The neural fate is considered to be the intrinsic commitment of ESC differentiation. Given that our results indicate that CSDE1 prevents neural differentiation of hESCs, we asked whether post-transcriptional regulation of FABP7 and VIM contributes to this process. Fabp7 −/− mice have decreased number of neural stem cells and neurogenesis in the developing brain40. In hESCs, knockdown of FABP7 did not change the levels of pluripotency markers (Fig. 6a). Upon neural differentiation induction, FABP7 KD hESCs differentiated significantly slower into PAX6-positive cells than control hESCs (Fig. 6b). At the end of the neural differentiation treatment, FABP7 KD cultures exhibited a mild decreased induction of PAX6-positive cells (Fig. 6c, d), as well as diminished up-regulation of neural (NESTIN) and neuronal (MAP2) markers (Fig. 6e). Moreover, loss of FABP7 blocked the capacity of these cells to generate terminally differentiated neurons while maintaining their ability to differentiate into astrocytes (Fig. 6f, g). Similarly, loss of VIM also resulted in impairment of neuronal differentiation (Fig. 6f, g). Taken together, these results suggest that FABP7 and VIM modulate neural differentiation of hESCs.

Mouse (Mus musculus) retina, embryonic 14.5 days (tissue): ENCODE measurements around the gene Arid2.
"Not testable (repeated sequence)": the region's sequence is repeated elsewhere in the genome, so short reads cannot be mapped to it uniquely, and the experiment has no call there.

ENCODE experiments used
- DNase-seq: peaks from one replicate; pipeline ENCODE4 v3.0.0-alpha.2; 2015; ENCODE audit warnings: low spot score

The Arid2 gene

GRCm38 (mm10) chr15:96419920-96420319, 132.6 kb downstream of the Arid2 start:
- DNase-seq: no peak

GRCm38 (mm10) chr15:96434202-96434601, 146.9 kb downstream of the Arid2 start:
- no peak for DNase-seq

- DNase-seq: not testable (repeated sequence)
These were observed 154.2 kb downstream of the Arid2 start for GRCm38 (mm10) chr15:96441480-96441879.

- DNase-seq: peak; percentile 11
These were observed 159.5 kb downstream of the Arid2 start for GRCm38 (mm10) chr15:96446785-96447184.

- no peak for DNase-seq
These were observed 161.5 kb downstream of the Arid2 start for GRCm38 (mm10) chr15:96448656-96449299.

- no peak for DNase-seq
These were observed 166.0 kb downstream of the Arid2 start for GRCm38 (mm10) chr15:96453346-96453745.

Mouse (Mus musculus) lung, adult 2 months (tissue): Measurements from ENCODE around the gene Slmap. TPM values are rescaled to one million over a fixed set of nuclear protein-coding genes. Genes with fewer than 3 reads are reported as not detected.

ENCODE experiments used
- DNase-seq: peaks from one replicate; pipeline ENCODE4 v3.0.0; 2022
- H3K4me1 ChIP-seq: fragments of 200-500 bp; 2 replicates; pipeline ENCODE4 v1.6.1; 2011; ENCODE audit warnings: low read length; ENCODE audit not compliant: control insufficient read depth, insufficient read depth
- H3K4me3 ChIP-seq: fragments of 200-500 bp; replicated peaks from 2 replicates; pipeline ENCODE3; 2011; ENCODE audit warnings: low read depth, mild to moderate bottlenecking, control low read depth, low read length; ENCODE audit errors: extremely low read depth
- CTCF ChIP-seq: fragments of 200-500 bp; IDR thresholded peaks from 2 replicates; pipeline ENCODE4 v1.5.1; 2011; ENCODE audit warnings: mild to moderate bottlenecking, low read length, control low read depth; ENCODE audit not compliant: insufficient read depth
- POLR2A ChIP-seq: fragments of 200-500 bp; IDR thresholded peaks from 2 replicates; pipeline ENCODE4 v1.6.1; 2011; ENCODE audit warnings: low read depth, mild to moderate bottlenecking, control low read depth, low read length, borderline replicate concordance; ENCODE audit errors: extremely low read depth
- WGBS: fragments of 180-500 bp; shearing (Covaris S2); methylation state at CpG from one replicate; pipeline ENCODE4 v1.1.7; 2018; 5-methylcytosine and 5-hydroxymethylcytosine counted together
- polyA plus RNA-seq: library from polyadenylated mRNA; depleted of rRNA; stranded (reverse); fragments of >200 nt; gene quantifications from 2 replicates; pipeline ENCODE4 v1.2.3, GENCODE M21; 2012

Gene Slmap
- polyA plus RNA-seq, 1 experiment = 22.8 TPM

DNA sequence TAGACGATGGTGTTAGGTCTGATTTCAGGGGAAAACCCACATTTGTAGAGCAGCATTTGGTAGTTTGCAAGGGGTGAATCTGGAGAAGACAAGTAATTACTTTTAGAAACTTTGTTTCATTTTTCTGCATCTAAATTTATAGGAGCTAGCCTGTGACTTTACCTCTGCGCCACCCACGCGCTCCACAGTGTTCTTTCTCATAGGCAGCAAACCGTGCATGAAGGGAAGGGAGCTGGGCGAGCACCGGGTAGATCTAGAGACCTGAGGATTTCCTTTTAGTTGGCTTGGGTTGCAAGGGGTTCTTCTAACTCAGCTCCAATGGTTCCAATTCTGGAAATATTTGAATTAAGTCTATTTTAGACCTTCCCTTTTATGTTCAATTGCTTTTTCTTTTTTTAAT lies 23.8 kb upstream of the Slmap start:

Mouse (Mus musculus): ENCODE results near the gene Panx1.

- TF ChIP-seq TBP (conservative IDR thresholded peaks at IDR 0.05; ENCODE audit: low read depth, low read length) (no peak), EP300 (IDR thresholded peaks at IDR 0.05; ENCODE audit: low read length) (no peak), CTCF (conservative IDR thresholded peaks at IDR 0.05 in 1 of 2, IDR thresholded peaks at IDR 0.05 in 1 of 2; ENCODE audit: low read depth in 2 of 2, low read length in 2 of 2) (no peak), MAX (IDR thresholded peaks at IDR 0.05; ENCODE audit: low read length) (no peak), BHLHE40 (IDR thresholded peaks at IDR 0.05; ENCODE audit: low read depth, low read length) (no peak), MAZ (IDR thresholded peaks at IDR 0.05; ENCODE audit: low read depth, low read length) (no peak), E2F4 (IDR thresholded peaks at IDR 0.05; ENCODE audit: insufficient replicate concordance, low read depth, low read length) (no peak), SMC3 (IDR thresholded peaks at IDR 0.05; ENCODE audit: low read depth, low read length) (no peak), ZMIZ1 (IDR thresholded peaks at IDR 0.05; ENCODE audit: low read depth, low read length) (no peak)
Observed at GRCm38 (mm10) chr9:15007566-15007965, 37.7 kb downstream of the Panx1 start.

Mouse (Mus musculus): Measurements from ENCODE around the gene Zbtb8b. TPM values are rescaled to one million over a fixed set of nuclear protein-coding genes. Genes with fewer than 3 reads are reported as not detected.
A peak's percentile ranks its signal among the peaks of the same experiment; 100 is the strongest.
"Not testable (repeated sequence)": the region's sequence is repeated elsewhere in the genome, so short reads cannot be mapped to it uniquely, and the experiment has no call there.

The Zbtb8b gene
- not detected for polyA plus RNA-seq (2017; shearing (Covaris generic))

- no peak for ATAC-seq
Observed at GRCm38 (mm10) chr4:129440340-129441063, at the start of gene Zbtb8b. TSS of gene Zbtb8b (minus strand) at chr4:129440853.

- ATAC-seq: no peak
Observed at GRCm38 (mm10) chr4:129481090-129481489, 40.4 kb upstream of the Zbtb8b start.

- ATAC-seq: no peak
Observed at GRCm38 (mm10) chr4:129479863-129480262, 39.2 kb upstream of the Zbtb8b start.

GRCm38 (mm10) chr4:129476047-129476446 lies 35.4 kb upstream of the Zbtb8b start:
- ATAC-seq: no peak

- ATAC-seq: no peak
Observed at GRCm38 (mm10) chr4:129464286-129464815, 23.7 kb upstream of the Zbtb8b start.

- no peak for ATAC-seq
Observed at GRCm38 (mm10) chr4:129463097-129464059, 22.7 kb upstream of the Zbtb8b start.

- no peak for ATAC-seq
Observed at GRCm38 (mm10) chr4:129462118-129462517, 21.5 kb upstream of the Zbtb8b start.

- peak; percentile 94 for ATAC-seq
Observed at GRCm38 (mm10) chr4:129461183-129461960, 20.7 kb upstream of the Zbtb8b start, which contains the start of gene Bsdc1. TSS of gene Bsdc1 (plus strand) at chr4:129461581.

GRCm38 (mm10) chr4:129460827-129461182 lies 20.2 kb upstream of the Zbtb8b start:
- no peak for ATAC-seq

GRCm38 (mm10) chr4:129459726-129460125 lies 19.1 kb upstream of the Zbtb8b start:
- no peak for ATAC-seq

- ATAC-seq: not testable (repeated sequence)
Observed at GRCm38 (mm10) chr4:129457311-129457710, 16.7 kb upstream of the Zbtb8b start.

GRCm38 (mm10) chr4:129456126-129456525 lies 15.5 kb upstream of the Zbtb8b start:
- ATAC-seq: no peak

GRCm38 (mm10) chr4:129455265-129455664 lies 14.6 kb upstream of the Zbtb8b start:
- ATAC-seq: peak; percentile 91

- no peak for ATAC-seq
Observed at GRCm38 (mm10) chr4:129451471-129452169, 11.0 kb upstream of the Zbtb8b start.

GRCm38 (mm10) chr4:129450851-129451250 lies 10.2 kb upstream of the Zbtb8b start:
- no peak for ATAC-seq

Since the levels of CSDE1 decreased during hESC differentiation (Fig. 1), we asked whether ectopic expression of this RBP prevents neural differentiation. We found that mild overexpression of CSDE1 further decreased the transcript and protein levels of FABP7 and VIM in hESCs (Fig. 7a, b). Upon neural induction, overexpression of CSDE1 resulted in diminished generation of PAX6-positive cells (Fig. 7c–f). Collectively, our data indicate CSDE1 as a negative regulator of FABP7 and VIM levels in hESCs, a mechanism that could contribute to prevent their neuroectoderm fate.